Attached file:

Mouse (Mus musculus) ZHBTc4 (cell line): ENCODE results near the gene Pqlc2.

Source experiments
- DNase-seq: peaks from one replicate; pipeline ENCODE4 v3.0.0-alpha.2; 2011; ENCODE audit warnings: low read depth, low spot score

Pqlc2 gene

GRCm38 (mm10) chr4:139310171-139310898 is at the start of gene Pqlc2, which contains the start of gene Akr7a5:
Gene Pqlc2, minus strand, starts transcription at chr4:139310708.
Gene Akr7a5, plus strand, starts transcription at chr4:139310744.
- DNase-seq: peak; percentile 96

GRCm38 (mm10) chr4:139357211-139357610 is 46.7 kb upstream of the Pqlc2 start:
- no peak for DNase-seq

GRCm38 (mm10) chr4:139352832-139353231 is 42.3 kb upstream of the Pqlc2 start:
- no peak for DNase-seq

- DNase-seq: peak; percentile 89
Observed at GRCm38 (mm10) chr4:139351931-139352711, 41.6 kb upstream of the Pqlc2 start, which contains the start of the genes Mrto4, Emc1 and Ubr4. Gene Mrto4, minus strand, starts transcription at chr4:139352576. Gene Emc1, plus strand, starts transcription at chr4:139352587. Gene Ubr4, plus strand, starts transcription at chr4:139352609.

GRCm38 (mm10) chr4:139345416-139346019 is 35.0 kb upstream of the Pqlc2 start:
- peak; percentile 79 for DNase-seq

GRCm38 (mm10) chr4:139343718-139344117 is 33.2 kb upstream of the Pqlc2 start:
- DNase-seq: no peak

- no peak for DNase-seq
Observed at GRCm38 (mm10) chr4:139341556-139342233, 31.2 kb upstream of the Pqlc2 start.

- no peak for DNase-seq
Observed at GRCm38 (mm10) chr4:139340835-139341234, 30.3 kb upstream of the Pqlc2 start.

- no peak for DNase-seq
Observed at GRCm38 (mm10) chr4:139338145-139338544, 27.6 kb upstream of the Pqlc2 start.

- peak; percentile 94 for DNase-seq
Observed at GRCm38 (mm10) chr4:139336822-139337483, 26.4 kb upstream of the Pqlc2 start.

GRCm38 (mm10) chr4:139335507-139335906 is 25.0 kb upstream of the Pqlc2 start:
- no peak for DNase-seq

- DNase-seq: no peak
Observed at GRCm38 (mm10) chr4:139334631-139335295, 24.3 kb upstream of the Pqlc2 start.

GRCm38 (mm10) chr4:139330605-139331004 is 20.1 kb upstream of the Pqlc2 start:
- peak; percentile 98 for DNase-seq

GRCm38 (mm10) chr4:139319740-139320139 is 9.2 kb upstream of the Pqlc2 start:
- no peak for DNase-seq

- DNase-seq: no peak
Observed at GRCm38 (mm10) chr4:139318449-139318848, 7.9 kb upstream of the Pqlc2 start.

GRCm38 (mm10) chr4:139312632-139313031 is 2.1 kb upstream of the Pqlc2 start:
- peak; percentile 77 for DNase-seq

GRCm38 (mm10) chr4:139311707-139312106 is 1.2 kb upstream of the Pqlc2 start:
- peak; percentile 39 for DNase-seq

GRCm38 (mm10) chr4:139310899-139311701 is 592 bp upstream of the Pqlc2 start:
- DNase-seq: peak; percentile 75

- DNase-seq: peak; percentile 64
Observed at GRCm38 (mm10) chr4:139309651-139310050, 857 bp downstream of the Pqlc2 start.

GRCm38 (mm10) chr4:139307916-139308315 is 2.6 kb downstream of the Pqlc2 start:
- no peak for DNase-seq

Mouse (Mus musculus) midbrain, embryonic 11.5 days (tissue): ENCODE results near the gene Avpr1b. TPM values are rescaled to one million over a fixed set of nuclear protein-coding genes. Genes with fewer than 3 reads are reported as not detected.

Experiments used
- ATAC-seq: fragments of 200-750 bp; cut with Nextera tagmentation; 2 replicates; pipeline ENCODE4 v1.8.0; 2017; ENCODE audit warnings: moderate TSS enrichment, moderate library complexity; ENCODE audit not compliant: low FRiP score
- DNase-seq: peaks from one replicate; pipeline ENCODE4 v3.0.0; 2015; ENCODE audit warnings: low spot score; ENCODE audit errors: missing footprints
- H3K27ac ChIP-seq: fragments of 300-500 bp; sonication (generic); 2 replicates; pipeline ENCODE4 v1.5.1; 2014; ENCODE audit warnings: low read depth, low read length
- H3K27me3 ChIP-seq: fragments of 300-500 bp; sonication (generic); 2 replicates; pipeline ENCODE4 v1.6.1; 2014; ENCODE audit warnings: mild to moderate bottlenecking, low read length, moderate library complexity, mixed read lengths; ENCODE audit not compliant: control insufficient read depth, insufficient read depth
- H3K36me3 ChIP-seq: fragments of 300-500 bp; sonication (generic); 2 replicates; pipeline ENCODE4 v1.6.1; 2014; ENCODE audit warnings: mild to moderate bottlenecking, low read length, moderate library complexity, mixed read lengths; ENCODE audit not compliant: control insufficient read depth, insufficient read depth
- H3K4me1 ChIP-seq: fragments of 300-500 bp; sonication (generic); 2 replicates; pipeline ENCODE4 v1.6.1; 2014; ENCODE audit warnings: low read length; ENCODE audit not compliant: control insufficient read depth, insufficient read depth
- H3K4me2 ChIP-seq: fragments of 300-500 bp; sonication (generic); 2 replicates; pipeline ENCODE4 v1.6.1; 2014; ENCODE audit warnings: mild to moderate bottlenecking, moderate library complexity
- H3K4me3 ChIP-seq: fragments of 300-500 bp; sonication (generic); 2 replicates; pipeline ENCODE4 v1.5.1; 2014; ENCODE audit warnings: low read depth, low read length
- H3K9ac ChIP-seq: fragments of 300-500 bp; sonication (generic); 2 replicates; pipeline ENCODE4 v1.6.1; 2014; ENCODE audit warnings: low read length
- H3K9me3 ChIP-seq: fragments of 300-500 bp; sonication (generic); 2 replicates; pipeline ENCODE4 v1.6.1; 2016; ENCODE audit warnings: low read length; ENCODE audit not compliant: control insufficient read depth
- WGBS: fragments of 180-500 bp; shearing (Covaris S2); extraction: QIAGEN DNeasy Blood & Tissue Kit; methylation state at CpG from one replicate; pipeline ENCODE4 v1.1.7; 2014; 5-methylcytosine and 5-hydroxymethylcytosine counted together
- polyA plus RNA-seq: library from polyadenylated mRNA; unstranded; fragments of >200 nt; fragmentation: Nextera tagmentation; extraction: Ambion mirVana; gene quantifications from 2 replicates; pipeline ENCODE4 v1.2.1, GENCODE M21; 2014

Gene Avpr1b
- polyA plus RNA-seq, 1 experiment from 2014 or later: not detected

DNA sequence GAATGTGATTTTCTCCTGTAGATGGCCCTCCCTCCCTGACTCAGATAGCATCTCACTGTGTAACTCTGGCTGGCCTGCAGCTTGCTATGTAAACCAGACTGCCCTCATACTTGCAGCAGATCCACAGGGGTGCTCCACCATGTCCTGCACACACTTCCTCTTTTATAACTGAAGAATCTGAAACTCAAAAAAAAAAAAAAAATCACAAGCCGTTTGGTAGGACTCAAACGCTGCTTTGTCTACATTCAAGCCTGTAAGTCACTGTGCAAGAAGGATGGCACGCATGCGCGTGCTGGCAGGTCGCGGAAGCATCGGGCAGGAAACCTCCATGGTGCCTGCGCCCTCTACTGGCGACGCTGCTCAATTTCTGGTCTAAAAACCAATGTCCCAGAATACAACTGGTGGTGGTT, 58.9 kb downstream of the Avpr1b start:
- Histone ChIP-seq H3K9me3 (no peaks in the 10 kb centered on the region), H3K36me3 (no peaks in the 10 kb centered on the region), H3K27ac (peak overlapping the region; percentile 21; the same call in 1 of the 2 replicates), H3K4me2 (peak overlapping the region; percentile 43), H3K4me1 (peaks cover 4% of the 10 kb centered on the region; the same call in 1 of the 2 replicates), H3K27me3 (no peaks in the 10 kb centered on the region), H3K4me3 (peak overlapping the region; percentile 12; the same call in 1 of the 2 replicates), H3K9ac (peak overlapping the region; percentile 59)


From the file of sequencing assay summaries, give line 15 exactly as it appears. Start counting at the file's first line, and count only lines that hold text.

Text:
GRCm38 (mm10) chr4:139345416-139346019 is 35.0 kb upstream of the Pqlc2 start: